As we inch closer to beginning our adventure into elementary school, I got to thinking about the world we are raising our kids in and the pressures and expectations put on them. Realistically, many kids are well beyond where they need to be by the time they start Kindergarten. The pressure and expectations we put on our kids rarely sticks with them for life.
Working with other educator and teacher friends, we came up with a list of realistic goals for entering Kindergarten. Your kinder kiddo does not need to be reading chapter books or many other things we think they need to be doing, so don’t fret!
Realistic Kindergarten Readiness Checklist
- A kinder child should have a solid understanding of letter-sound connections.
- This looks like: name the letter and make its sound as well; make the sound of the letter and then name the letter. Example: If you ask your chid the sound M makes, they should say “mmmmm” and if you said what letter says “mmmm,” they should say the letter M.
- A kinder child should be able to tell if two words rhyme or not when an adult supplies the words. They should also be able to produce a rhyming word for a word given to them.
- A kinder child should know the blend onset and rime to make a word (“c” + “at” = “cat”). “Onset” refers to the sound the first letter of the word makes: “c”; the “rime” is the string of consonants that follow: “at”.
- A kinder child should be able to isolate beginning sound in words and tell you which letter makes that sound. Example: If you were to say to them “cup”, they should be able to tell you that “cup” starts with C and C sounds like “cuh.”
- A kinder child should have a firm grasp of more than and less than. Example: You can practice this skill at just about every meal or snack time. You can make two piles of goldfish and have your child count them. Then look at them and decide which pile has more and which has less. Talk about the numbers in each pile and which number is larger or smaller.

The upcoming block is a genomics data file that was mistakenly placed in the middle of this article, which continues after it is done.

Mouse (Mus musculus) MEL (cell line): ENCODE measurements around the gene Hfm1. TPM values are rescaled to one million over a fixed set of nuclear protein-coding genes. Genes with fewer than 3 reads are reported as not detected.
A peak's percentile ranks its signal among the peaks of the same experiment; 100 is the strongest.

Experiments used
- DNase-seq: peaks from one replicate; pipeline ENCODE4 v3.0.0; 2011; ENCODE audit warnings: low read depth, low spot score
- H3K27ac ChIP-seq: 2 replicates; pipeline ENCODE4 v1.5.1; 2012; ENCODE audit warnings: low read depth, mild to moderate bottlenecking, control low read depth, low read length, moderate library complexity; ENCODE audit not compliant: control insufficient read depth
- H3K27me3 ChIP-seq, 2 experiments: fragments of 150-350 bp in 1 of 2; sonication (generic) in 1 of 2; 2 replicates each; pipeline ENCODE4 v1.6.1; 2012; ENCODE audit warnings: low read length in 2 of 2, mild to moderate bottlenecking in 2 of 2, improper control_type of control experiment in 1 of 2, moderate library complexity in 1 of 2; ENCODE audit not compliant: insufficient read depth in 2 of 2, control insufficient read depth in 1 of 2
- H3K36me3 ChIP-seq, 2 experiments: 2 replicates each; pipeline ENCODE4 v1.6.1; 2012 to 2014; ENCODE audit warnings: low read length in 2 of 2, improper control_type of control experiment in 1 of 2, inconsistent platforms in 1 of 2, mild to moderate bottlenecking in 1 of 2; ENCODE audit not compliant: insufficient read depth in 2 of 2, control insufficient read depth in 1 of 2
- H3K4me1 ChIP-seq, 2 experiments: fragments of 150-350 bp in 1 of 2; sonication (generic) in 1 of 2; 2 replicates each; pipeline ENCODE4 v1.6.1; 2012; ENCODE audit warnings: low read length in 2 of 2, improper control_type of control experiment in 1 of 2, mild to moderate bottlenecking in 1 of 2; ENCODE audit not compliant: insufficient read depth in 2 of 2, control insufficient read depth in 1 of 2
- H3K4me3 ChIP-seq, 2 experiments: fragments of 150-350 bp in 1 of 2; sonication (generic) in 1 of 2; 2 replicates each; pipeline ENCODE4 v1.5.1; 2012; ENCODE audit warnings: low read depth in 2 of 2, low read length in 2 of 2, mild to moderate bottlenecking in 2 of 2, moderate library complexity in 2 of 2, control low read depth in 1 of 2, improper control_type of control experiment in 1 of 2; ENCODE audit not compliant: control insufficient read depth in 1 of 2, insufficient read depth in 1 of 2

- A kinder child should have some exposure to sorting, graphs, and patterns. Simple patterns should be mastered, such as an AB or ABC pattern.
- A kinder child should be able to count to 20 at minimum.
- A kinder child should be able use comparisons and describe them.
- Examples:”more and less,” “greater than and less then,” “above and below.”
- A kinder child should be able to write letters A-Z and numbers to 1-10. You will find that different schools have different requirements for writing in upper or lower case or a combo of the two. Being able to write all the letters in uppercase is typically all they will be required to do.
- A kinder child should know their address and parents’ phone numbers.
- A kinder child should know the city and state they live in.
- A kinder child should be able to recall some details of a story that is read to them…naming some characters or the general idea of the story.
- A kinder child should be able to grasp a pencil and form letters and numbers .
- A kinder child should be able to safely use scissors to cut out a simple shape or follow lines.
Hang in there, mama, your baby will be just fine because they know your love!